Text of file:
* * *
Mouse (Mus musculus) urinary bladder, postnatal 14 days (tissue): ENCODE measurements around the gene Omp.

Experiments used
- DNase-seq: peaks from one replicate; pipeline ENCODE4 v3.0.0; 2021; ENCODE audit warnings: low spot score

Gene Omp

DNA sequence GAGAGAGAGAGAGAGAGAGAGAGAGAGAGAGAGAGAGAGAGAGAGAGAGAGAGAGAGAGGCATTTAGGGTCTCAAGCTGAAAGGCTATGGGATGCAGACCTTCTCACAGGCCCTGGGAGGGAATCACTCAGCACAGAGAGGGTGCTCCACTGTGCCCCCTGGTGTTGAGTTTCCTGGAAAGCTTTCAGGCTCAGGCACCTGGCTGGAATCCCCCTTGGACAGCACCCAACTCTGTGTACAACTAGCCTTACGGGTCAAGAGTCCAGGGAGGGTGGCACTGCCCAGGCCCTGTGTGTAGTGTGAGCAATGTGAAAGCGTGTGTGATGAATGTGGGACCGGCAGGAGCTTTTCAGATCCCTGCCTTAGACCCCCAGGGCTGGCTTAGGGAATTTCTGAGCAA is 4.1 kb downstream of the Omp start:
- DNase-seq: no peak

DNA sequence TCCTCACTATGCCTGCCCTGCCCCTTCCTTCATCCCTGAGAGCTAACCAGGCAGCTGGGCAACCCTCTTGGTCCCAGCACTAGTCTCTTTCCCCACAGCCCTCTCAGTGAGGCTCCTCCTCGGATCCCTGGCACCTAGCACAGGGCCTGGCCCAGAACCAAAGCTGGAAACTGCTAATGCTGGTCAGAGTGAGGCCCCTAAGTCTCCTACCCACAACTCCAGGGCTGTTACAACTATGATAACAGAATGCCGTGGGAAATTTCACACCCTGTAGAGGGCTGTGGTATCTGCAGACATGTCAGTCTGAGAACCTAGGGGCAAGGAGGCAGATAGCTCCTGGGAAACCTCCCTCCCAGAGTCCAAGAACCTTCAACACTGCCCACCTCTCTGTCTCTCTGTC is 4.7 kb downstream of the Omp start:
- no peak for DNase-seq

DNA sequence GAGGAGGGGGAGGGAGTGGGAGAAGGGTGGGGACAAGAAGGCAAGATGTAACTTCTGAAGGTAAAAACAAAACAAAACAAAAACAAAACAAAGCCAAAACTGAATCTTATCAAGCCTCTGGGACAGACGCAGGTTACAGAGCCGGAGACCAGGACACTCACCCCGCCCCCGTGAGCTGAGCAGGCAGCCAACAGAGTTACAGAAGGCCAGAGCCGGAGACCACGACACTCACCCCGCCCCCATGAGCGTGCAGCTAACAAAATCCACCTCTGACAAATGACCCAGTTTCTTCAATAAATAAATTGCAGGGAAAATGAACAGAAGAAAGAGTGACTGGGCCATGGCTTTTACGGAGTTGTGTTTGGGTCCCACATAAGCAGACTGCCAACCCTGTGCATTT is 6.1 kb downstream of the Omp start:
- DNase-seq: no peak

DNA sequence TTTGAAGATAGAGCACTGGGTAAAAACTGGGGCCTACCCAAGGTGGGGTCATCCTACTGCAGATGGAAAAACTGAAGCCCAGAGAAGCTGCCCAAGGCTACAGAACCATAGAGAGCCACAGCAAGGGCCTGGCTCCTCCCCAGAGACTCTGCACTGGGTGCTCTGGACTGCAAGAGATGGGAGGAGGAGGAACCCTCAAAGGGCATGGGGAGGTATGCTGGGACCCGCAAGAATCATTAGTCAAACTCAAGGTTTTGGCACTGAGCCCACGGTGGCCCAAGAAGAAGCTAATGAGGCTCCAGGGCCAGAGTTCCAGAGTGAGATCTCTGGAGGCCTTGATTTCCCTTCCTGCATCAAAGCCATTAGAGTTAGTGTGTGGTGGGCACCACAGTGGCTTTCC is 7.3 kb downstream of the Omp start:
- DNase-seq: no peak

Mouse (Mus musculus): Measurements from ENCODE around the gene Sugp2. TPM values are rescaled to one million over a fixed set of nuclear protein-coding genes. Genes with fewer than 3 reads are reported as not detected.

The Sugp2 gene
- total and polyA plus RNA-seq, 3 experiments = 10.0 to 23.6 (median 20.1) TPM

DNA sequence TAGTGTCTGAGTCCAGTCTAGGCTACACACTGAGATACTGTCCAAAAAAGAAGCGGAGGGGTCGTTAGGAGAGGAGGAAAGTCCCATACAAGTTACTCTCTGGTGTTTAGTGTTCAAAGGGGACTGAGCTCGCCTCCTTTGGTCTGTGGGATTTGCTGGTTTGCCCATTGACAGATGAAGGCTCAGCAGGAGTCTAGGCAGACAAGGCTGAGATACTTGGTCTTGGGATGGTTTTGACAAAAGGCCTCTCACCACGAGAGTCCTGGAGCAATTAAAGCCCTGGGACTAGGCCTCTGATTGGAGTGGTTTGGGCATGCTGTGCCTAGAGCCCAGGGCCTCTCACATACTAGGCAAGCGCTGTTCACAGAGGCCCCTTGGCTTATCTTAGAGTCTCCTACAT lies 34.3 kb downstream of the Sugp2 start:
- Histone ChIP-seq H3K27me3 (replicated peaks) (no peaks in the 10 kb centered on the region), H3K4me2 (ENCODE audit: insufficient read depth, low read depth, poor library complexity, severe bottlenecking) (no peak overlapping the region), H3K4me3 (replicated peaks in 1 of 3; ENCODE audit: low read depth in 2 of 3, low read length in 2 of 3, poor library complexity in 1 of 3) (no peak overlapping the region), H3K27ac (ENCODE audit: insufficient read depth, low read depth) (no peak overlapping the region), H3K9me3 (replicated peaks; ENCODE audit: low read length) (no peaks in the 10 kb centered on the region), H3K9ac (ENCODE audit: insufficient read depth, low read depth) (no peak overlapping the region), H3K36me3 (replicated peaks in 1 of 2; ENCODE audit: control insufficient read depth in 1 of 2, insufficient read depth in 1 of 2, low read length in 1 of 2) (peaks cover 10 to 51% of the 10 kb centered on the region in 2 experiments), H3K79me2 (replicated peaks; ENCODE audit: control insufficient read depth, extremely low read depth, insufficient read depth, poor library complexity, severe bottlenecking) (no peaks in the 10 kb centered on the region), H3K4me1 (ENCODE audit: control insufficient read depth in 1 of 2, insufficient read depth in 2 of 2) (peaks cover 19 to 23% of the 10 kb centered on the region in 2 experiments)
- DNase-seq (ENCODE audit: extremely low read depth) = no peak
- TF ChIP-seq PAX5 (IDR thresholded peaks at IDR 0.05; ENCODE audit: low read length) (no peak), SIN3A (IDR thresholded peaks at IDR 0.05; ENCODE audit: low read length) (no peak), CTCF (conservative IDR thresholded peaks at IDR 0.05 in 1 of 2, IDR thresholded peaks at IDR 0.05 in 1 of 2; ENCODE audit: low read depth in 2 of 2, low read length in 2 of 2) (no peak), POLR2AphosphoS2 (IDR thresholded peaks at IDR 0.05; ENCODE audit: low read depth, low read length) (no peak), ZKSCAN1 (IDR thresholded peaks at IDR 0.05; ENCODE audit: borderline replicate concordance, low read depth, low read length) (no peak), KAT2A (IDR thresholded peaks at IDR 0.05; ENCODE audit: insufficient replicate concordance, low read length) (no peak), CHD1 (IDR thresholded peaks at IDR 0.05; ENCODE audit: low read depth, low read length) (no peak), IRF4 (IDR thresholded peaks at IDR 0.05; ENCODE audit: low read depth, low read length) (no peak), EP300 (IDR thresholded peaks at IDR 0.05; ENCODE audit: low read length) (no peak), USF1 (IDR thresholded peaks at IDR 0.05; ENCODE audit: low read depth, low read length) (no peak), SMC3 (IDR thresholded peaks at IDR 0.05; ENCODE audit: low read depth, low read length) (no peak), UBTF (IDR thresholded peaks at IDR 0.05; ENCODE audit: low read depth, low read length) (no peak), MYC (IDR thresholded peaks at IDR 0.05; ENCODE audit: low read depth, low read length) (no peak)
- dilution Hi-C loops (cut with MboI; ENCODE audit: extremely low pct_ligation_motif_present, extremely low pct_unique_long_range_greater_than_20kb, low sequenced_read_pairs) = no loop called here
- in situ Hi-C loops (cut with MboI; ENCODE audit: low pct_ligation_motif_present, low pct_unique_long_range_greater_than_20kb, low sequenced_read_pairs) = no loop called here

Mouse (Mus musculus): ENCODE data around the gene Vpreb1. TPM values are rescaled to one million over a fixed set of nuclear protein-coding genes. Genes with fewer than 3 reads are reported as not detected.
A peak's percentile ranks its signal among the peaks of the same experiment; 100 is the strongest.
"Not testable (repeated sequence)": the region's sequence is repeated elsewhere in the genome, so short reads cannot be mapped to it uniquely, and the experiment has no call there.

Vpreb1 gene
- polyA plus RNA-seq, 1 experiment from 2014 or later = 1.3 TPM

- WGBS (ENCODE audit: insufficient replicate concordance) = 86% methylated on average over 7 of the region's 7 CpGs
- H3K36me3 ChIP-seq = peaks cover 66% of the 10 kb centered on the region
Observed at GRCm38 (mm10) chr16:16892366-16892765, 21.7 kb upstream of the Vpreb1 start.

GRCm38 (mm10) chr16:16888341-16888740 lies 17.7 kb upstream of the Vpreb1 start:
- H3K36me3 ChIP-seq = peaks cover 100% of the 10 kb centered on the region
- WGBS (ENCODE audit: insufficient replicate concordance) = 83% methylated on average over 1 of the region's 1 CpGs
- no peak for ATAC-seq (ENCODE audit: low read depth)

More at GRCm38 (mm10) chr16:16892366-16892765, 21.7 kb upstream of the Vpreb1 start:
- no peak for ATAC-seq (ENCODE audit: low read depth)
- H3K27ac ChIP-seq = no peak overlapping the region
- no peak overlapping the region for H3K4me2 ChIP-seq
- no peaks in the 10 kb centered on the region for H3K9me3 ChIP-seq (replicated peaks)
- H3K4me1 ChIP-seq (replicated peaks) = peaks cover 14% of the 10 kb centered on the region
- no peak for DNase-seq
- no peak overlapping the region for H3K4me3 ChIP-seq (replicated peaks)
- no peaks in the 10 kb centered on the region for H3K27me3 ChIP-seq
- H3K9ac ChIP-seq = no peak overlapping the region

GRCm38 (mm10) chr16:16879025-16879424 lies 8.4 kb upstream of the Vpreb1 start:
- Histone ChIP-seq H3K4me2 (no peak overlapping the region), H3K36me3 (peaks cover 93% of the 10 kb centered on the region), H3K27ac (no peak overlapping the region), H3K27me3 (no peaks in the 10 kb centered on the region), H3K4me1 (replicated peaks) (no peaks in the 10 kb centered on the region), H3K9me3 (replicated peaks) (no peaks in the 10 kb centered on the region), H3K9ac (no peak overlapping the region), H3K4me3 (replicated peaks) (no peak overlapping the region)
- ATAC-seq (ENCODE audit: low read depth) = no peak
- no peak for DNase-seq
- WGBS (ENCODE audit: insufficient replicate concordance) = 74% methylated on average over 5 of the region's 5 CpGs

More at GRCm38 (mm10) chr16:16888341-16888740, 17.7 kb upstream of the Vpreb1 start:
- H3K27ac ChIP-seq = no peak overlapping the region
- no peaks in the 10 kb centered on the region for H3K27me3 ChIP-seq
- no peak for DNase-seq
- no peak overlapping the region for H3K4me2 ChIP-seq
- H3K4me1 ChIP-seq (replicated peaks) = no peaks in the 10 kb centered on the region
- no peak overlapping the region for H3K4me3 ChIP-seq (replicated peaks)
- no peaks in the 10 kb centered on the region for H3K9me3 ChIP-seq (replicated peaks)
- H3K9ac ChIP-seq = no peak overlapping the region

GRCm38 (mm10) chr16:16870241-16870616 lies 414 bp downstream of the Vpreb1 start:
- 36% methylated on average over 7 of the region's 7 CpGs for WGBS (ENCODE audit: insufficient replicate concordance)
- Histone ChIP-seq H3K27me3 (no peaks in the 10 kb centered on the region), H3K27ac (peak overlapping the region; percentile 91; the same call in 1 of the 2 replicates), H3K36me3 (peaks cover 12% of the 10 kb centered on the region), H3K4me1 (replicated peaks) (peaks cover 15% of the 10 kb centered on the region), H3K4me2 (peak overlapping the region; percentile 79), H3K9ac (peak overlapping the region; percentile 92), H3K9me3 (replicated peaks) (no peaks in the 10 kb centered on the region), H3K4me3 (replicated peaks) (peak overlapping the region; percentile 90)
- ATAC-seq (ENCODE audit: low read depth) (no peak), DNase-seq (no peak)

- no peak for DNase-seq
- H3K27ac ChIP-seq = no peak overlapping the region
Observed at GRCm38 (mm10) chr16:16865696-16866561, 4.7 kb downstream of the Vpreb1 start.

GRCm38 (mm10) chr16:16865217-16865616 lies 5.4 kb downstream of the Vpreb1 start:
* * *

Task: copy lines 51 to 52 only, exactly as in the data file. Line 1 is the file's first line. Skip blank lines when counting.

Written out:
- no peaks in the 10 kb centered on the region for H3K27me3 ChIP-seq
- no peak for DNase-seq